Since, apart from one autograph fragment for one of the songs, no sources other than Napier’s editions exist, questions about exact dates, production methods and any possible divergences between the original and the published form of the arrangements must remain unanswered. It is also not known in which form Napier provided the composer with the songs, whether he gave Haydn only the melodies, or also the title and even the text of the songs. (Haydn received only the melodies from Thomson and Whyte, but no texts). Napier took the songs mainly from the published volumes of the “Scots Musical Museum”, a collection of Scottish folk poetry with the corresponding melodies, which was published in six volumes between 1787 and 1803. The “Museum” contains a total of six hundred Scottish songs, and was thus the largest and most complete collection of its kind at the time. A large number of the melodies which Haydn arranged for Napier is contained in the “Museum”. Haydn, of course, goes in his arrangements far beyond his sources and makes a small masterpiece out of each song, all the while paying reverence to the necessary simplicity of the genre.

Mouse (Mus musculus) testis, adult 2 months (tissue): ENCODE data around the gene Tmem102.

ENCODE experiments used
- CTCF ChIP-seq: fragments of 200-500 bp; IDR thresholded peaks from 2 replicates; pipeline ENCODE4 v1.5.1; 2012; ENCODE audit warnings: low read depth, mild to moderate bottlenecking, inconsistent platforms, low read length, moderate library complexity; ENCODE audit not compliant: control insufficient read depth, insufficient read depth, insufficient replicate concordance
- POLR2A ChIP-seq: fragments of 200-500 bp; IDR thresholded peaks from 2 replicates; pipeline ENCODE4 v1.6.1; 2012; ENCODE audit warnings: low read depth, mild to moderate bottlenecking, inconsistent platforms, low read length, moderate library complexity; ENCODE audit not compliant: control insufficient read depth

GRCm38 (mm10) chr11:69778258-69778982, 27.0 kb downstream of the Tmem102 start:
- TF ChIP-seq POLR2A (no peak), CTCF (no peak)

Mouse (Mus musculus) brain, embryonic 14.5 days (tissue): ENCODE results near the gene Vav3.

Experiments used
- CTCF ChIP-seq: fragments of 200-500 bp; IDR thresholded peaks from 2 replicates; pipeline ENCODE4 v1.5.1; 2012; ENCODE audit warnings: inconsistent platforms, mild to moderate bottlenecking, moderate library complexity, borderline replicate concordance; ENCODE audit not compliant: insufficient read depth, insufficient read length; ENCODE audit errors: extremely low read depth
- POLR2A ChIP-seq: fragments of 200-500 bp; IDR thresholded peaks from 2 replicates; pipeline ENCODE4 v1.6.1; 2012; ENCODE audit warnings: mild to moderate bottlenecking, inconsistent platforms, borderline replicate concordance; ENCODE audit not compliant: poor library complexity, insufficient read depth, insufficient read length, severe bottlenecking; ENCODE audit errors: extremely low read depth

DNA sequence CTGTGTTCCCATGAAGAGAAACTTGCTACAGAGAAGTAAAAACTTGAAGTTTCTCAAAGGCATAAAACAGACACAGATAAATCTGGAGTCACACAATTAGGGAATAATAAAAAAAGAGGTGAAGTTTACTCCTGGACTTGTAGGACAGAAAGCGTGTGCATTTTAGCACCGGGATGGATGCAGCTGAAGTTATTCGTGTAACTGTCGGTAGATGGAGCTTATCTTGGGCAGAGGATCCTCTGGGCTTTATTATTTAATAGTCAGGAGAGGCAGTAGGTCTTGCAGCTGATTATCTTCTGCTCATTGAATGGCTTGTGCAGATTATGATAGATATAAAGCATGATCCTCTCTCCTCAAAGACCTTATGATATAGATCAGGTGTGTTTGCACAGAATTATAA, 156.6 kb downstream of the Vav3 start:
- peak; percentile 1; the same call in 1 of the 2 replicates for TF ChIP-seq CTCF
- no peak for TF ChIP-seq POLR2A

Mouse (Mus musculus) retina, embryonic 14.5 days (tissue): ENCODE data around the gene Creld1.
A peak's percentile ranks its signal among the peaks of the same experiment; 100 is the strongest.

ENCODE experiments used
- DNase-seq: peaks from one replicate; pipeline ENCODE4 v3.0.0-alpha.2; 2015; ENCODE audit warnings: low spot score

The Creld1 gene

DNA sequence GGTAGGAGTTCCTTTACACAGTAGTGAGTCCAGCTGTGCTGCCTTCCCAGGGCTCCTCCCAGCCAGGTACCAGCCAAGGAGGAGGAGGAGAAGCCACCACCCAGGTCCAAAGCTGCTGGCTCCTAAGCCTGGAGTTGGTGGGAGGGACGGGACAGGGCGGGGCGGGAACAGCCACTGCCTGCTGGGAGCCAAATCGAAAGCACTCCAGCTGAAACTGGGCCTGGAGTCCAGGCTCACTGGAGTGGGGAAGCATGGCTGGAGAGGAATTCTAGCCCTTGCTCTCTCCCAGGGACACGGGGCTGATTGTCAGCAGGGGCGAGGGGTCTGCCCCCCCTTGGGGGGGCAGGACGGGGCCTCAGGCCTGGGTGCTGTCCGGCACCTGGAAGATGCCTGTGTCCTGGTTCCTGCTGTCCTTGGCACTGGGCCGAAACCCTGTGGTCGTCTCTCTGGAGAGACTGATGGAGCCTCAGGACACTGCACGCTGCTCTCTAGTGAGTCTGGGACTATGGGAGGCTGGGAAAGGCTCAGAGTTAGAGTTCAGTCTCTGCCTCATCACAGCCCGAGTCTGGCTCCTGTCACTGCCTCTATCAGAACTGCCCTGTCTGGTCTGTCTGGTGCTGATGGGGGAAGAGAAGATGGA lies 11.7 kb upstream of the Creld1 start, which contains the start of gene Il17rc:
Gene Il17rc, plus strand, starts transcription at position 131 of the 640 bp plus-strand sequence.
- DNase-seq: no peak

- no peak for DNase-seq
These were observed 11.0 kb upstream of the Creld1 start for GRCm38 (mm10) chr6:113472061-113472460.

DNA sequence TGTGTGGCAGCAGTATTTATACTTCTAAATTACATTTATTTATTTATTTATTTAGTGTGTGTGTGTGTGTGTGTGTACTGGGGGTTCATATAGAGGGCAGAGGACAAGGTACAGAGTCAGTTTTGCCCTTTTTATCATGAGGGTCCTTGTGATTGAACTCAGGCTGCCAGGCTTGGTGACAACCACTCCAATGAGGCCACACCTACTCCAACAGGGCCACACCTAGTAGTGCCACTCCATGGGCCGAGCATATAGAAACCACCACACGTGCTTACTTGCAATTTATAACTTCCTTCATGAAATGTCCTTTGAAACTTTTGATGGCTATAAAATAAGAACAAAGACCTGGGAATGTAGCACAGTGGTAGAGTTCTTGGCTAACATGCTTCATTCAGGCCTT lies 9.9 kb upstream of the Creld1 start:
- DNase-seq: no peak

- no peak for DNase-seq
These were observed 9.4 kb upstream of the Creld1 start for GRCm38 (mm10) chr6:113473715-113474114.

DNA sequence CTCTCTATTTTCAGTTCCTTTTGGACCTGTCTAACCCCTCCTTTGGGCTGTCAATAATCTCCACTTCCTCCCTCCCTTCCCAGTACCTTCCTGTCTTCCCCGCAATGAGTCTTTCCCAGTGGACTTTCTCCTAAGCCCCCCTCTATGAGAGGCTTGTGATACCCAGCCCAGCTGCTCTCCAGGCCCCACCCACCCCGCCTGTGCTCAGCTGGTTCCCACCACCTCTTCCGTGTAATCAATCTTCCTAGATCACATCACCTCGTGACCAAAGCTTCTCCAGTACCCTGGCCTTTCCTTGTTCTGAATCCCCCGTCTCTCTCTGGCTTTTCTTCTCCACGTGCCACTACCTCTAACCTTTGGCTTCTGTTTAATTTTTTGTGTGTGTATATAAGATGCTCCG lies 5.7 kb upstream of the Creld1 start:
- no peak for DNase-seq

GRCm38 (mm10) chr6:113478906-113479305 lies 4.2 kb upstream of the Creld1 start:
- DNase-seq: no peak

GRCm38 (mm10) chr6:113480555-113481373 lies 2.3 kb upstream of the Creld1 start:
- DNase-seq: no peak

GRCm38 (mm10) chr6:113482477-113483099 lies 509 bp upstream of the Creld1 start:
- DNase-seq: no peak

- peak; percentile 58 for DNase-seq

Andreas Friesenhagen, Joseph Haydn Institute, Cologne © 2008
(Translation Susan Doering)

Joseph Haydn’s ‘Symphonies and Accompaniments’ to George Thomson’s Original Scottish Airs

George Thomson (1757-1851), ‘friend of Robert Burns’, amateur musician, folksong collector, editor and publisher, lived and worked in Edinburgh. By profession he was Clerk toThe Board of Trustees for the Encouragement of Art and Manufactures in Scotland, a post that he held for almost 60 years. Throughout his long life he devoted his spare time, energy and money towards collecting and publishing Scottish, Welsh and Irish Airs, largely because he considered all previous publications, including Napier’s, to be ‘defective and exceptionable’. His aim was ‘to furnish a Collection of all the fine Airs, both of the plaintive and lively kind, unmixed with trifling and inferior ones; to obtain the most suitable and finished Accompaniments, with the addition of characteristic Symphonies, to introduce and conclude each Air; and to substitute congenial and interesting Songs [poetic verses], every way worthy of the Music’.